So who better to write about plotting than someone who doesn’t believe in it/ isn’t very good at it?

Thus, here I am! Taking a deep breath… and jumping head first into the mind field that is picture book plotting. This is by no means the only way to work but it’s served me well so far: How to plan the perfect picture book without losing the sparkle.

GpsTurn off the SAT NAV

There are lots of different plotting tools out there and the story arc seems to be as good as any, designed to streamline plot and ensure pace. But is planning every twist, turn and line before you start really necessary? Knowing your route inside and out is great on a long car journey but what about for a 32 page plot?

My theory is that planning your picture book in this detail before you start, will almost always result in a forgettable idea that’s been done many times before, since you are drawing on the inspiration from your outer most periphery of your brain. This is where the stereotypes and clichés lie. For example, a bear in a wood, a pig in mud. So where do the juicy, uncharted, award winning story ideas live?

To come up with something that has never been done before you need to bring together ideas that don’t normally go together, for example, a bear on the beach, a pig in an ice rink. Have you ever tried starting with just a premise? Ever picked up your pen and paper or word processing tool and begun your story without a map? You won’t know what’s going to happen from one to line to the next, but it will force you to think ‘outside the box’ and fingers crossed, you’ll come up with something original.
TigerPamela Butchart, author of Never Tickle a Tiger plans in this kind of way. She says she mostly knows where her story is going, but it allows for her characters to surprise her! However, it is important to keep the ending in mind. It might change as your story develops, but knowing your story outcome will help keep you and, your characters, on track.

penguinIt’s worth also mentioning that if you’re an author-illustrator like Helen Stephens, your story premise and ending might be visual. Helen’s inspirations come as one clear image.
plot hole

Plot Holes

Working in this way, you will inevitably come across some big, back all-encompassing plot holes, big enough to swallow your motivation in one fail swoop and stop you and your story in its tracks. Lucky you! For me, this is where the magic happens! Plot holes are an opportunity to break through the clichés and come up with a completely new idea like a bear in a train station (Michael Bond and Peggy Fortnum’s Paddington) or like a pig in a pond (Pig in a Pond by Martin Waddle and Jill Barton). If you listen to your characters, take risks and change route, even if it means rethinking your initial plan, your diverted story arc might well be more exciting, engaging and probably a lot more original, than your initial take on your theme.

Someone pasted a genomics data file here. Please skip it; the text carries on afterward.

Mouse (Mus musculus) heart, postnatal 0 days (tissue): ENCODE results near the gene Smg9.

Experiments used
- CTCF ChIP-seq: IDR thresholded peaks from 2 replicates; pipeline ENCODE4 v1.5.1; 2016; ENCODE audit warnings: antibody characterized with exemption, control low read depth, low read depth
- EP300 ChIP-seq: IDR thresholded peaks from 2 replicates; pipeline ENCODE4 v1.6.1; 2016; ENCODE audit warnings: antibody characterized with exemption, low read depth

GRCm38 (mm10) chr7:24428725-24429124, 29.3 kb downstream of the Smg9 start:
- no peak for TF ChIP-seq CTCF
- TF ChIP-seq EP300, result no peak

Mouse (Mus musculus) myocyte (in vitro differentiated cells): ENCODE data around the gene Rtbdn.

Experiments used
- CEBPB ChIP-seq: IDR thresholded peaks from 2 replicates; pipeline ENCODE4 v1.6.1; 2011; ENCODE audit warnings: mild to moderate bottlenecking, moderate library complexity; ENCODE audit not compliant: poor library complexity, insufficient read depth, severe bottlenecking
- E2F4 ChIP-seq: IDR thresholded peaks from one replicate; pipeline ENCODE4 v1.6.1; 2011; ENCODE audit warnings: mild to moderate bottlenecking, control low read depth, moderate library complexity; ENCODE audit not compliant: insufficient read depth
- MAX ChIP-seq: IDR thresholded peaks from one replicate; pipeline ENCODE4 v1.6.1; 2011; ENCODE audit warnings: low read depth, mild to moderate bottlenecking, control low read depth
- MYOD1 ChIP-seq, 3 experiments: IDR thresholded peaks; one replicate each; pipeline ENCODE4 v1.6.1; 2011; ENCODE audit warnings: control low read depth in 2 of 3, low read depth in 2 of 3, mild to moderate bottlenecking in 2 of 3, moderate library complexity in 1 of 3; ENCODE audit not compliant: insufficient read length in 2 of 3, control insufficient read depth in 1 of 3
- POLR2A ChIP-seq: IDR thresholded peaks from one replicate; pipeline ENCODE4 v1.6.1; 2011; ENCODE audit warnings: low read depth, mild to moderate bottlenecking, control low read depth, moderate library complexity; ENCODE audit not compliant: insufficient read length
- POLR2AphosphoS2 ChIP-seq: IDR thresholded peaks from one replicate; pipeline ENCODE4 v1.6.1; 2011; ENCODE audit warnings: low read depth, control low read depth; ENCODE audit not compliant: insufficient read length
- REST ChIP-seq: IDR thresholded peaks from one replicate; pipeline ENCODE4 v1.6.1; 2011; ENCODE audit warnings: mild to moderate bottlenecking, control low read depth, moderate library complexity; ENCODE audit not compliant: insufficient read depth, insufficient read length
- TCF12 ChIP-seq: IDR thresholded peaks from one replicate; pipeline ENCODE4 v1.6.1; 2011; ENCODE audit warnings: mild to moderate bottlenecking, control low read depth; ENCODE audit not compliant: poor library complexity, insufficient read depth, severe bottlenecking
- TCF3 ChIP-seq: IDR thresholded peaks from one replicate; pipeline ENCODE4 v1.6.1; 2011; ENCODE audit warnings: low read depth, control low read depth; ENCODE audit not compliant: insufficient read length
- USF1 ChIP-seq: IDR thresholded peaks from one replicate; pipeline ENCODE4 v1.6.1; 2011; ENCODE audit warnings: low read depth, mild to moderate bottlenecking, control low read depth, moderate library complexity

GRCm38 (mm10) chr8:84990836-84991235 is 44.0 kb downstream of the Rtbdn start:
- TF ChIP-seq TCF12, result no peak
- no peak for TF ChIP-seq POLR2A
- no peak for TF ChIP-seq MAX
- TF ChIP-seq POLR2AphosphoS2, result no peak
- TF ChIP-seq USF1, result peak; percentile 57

Take the Scenic Emotional Route

And then comes the editing, which is essentially plotting in reverse. Whether you plot a lot, a little or not at all, your finished journey needs to leave the reader feeling fully satisfied. Now can be a good time to come back to your story arc. You’ve captured your original picture book sparkle, so now ensure the pace is such that we see trials, tribulations and disasters! Make us feel like there’s no way the main character is EVER going to reach their story goal; add in obstacles, heighten the tension, and then whip out your powerful, perfect resolution at the very last second, leaving us fully resolved and ‘wowed’ with the perfect pay off… so much so that we want to read it again.. and again, and again!

I wish you all a treacherous, eventful and holey writing journey to your perfect picture books! I’d love to hear more about how you plot your stories. Please feel free to share your experiences. Are you a plotter? Or a panster? Or perhaps a bit of both?!

Thank you, Laurie for the ‘plotting’ challenge and for the opportunity to blog as a guest on your site.